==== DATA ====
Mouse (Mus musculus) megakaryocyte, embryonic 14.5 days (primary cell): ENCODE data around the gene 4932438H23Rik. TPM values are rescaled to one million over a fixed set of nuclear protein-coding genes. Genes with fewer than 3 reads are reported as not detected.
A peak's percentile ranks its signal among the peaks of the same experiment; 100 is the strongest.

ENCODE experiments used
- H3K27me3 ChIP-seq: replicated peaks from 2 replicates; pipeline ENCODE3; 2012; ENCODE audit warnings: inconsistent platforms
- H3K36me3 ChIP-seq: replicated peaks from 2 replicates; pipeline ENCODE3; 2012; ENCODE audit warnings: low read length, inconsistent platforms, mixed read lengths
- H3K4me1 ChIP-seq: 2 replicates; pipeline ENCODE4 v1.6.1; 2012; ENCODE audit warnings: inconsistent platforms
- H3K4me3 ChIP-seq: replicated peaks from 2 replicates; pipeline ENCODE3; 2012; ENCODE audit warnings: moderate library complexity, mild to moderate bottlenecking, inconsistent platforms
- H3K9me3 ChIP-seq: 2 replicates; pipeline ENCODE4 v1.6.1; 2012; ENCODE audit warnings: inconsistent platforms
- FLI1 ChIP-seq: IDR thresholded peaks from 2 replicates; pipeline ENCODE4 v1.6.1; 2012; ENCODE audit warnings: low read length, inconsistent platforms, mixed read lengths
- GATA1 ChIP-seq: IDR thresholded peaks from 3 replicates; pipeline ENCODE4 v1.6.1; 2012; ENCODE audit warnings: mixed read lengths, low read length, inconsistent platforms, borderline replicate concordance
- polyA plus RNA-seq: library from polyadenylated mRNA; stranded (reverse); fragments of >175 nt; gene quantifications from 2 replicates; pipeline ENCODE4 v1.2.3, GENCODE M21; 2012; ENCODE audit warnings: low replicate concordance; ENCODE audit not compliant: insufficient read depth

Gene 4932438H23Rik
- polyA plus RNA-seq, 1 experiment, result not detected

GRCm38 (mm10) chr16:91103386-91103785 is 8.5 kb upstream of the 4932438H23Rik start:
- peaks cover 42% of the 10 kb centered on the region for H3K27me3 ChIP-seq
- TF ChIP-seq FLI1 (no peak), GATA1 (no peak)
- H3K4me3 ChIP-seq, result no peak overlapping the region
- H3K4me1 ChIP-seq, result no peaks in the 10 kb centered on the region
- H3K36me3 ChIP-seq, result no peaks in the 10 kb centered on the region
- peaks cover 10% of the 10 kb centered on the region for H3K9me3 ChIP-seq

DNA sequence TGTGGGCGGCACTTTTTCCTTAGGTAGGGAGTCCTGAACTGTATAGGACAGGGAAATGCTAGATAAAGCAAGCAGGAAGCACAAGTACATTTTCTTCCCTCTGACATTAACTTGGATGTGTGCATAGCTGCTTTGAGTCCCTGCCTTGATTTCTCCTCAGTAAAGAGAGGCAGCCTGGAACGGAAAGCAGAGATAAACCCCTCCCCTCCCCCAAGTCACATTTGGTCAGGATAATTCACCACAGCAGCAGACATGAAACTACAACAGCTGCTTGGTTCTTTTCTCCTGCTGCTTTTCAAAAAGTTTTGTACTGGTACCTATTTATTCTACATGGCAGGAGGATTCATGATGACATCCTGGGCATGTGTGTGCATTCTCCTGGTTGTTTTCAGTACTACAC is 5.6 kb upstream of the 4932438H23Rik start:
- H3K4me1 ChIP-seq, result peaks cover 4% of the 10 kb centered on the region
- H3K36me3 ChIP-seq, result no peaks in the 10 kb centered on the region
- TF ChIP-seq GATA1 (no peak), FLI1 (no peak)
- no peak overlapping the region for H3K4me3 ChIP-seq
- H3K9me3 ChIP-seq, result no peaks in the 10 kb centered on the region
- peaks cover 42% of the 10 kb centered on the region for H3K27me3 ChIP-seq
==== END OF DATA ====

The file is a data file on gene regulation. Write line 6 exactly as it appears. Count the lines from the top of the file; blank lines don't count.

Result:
- H3K4me1 ChIP-seq: 2 replicates; pipeline ENCODE4 v1.6.1; 2012; ENCODE audit warnings: inconsistent platforms